Faulty door plugs open old wounds at Boeing

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NOTERVOUS TRAVELERS will break out in a cold sweat after seeing photos of a gaping hole in the fuselage of an Alaska Airlines Boeing 737 MAXIMUM 9, exploded at 15,000 feet (4,600 meters) after the plane took off over Oregon on January 5. Nervous investors will have the same reaction to the stock prices of Boeing and Spirit AeroSystems, a company spun off by the planemaker in 2005. Spirit made the fuselage and the faulty part, a plug in the airframe where some MAXIMUM 9 models can have an emergency exit. The stock market value of the two companies plunged by 8% and 11% respectively following the incident.

Miraculously, no one was seriously injured; Had the plane depressurized quickly at a higher altitude, the outcome could have been worse. The precise cause of the malfunction remains unclear. The plane, delivered to Alaska Airlines on November 11, was brand new. Similar unused emergency exits were installed without issue on a previous version of the 737.

image: The Economist

Regulators around the world have grounded the entire fleet of MAXIMUM 9 with the same door stopper, awaiting inspections to ensure their airworthiness. Early indications suggested a one-off manufacturing issue originating from Spirit. But on Jan. 8, United Airlines said preliminary reviews had identified other planes with door-related “installation issues,” such as “bolts requiring additional tightening.” That indicates a “pattern of poor workmanship” at Spirit that Boeing should have had better oversight of, says Bernstein, a broker.

Fortunately for Boeing, its airline customers and their passengers, tightening the loose bolt shouldn't be too difficult. THE MAXIMUM 9, a larger version of Boeing's short-haul workhorse, makes up just over 15% of all 737s MAXIMUMes in service, and an even lower share of unfilled orders (see graph 1). Only four of the five existing MAXIMUM 9 fleets, or 171 aircraft in total, have unused exits. The biggest problem for Boeing is that this episode reinforces the impression that it has lost its way.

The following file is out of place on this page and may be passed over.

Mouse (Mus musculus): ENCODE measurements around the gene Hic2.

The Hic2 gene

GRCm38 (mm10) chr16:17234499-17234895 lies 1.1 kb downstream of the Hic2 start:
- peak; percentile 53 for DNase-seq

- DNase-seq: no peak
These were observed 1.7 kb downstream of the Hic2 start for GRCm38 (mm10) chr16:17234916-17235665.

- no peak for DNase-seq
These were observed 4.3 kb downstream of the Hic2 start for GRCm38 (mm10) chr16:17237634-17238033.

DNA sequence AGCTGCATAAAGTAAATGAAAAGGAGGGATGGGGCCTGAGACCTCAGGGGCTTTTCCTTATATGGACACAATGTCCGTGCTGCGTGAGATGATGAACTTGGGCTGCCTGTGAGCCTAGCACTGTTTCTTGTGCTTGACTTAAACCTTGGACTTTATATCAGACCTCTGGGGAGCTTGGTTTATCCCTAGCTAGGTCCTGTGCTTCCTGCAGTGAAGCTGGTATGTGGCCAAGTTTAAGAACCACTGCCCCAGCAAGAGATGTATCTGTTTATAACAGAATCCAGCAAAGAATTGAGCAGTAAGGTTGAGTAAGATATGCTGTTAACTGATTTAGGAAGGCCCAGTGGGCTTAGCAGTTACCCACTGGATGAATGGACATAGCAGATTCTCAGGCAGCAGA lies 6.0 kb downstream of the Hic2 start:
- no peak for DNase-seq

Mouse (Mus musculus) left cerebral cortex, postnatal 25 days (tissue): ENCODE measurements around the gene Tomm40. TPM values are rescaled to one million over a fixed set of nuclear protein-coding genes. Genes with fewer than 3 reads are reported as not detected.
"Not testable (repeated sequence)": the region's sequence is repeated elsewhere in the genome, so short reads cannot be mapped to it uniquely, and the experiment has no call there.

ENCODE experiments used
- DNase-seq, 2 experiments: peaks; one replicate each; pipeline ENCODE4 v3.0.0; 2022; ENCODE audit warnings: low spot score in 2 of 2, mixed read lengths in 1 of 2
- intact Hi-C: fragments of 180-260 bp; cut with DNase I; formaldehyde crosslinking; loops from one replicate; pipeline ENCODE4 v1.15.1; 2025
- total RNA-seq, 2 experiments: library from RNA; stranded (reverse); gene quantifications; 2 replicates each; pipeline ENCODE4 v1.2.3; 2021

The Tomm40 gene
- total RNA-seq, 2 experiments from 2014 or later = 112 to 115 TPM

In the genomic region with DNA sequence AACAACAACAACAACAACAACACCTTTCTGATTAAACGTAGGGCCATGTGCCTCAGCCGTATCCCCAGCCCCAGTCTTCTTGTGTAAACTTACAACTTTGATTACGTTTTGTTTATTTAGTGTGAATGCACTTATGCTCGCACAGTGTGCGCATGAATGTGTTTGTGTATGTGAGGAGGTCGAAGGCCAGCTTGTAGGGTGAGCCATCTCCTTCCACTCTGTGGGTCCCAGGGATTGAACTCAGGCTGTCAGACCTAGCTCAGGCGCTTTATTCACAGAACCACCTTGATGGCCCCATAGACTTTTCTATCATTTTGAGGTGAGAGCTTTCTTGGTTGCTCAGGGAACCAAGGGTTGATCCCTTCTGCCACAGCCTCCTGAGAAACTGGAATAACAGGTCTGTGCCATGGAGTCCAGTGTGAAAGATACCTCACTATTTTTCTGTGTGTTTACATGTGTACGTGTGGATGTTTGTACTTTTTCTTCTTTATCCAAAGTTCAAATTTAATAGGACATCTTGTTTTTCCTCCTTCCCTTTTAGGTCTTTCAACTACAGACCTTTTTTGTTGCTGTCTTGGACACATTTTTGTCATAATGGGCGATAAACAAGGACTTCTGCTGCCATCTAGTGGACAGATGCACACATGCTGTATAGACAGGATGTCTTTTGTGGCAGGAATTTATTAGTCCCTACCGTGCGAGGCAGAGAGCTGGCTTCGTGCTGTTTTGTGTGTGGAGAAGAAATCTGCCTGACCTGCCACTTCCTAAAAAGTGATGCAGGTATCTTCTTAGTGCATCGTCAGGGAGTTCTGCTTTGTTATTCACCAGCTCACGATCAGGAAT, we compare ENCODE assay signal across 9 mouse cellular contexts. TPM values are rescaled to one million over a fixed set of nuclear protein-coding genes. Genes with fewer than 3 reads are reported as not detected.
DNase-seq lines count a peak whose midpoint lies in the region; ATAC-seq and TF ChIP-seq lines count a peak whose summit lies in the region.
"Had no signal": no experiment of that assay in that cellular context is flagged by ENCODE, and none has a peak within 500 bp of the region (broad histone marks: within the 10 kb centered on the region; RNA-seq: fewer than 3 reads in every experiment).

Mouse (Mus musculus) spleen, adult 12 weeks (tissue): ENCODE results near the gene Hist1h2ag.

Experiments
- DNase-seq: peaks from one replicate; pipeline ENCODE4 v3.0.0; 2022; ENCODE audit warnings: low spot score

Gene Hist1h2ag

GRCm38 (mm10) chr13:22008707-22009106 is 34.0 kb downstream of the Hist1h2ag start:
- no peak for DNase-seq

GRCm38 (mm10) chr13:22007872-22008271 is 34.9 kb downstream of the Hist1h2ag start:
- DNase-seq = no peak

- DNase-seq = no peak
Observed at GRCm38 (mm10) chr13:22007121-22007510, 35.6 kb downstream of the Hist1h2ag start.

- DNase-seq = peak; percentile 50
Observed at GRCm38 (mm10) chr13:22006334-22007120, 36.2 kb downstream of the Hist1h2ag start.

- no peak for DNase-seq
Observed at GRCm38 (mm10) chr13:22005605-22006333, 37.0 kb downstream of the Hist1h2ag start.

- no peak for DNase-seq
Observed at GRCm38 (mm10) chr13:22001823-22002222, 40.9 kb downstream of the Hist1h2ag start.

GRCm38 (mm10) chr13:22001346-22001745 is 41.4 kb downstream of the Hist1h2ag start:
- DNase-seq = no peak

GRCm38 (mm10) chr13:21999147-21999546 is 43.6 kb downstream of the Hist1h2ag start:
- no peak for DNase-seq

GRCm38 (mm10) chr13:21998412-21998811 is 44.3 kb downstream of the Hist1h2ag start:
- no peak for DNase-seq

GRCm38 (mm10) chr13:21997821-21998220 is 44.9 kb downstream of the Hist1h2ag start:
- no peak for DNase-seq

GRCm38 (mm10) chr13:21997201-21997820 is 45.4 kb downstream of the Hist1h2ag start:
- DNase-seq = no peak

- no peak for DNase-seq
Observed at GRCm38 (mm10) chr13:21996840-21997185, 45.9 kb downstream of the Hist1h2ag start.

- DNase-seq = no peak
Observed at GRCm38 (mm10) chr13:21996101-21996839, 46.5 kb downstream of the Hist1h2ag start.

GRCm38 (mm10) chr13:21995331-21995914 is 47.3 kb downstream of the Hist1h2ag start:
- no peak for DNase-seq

The descent of the former high-flying US aerospace champion began in October 2018, when a 737 MAXIMUM crashed in Indonesia. Five months later, the same model crashed in Ethiopia. Both disasters were linked to problems with flight control software and led to the entire 737 being grounded. MAXIMUM floated for 20 months while the software was repaired. Boeing has paid approximately $20 billion in fines and compensation. Critics alleged the company paid too much attention to returning money to shareholders and not enough to engineering. A new chief executive appointed in early 2020 to save Boeing's image, Dave Calhoun, has promised to return the company to its roots of technical excellence.

The gate drama is just the latest sign that Mr. Calhoun's task remains incomplete. Deliveries of Boeing's long-haul 787 Dreamliner have been suspended several times in recent years due to quality control issues. In April 2023, the company announced it would need to repair the vertical stabilizers of 737s in production at Spirit and in storage. Although it was not a safety risk, the defect further damaged Boeing's reputation. Another blow came in August, when the aircraft maker said it would need to correct poorly drilled holes in part of the 165 737's pressurized cabin. MAXIMUMare assembled by the Spirit. Fixing manufacturing issues is one reason Boeing's 777 deliveriesXanother long-haul aircraft, will not start until 2025, six years late.

image: The Economist

The 777X the delay alone cost the company at least $8 billion in additional costs. The Oregon case risks getting even worse, forcing this country to improve its production processes. Boeing has not made an annual profit since 2018. It lags its main European rival, Airbus, by 4,800 to 7,300 in orders for short-haul planes. It is struggling to rehire skilled workers laid off during the covid-19 lull as it tries to increase 737 production. MAXIMUM from 38 per month to 50 by 2025-26, to meet strong demand from airlines facing an increase in post-pandemic “revenge” flights.

Some of Boeing's misfortunes under Mr. Calhoun's leadership were beyond his control. Shortly after taking office in early 2020, Covid threw the industry into a tailspin. Boeing and Airbus lost about half their market capitalization between March and the fall of the same year. But while Airbus shares are now trading at a record high, Boeing shares are worth half of what they were worth at their peak in early 2019 (see chart 2). If the American aircraft manufacturer wants to take flight again, Mr. Calhoun will not only have to address the problems, but also prevent new problems from emerging.

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